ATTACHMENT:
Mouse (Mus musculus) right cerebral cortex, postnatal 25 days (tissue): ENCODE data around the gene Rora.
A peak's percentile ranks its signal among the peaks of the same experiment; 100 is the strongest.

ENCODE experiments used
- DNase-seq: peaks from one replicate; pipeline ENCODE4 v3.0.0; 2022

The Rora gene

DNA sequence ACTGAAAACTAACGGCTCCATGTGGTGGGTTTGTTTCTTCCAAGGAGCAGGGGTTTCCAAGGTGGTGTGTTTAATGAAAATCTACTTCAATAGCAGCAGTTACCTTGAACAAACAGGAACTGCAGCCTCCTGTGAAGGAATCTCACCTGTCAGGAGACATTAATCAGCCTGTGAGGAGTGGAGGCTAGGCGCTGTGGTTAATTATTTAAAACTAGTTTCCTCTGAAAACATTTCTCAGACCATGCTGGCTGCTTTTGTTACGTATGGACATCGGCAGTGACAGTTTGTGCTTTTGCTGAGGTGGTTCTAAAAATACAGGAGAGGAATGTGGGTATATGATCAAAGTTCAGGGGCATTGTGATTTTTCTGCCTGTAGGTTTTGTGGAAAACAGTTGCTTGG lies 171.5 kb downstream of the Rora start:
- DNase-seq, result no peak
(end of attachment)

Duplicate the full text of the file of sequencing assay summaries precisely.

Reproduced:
Mouse (Mus musculus) right cerebral cortex, postnatal 25 days (tissue): ENCODE data around the gene Rora.
A peak's percentile ranks its signal among the peaks of the same experiment; 100 is the strongest.

ENCODE experiments used
- DNase-seq: peaks from one replicate; pipeline ENCODE4 v3.0.0; 2022

The Rora gene

DNA sequence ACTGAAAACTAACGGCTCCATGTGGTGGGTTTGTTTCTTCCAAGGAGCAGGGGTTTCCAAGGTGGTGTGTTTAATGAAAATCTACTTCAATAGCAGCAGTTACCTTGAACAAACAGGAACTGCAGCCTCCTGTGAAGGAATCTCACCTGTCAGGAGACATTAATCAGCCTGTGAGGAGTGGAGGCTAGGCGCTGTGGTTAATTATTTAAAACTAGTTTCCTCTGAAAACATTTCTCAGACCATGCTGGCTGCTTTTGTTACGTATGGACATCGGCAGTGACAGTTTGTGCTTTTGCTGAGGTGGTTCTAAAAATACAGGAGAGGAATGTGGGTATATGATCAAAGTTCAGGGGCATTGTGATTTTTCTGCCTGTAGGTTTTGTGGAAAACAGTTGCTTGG lies 171.5 kb downstream of the Rora start:
- DNase-seq, result no peak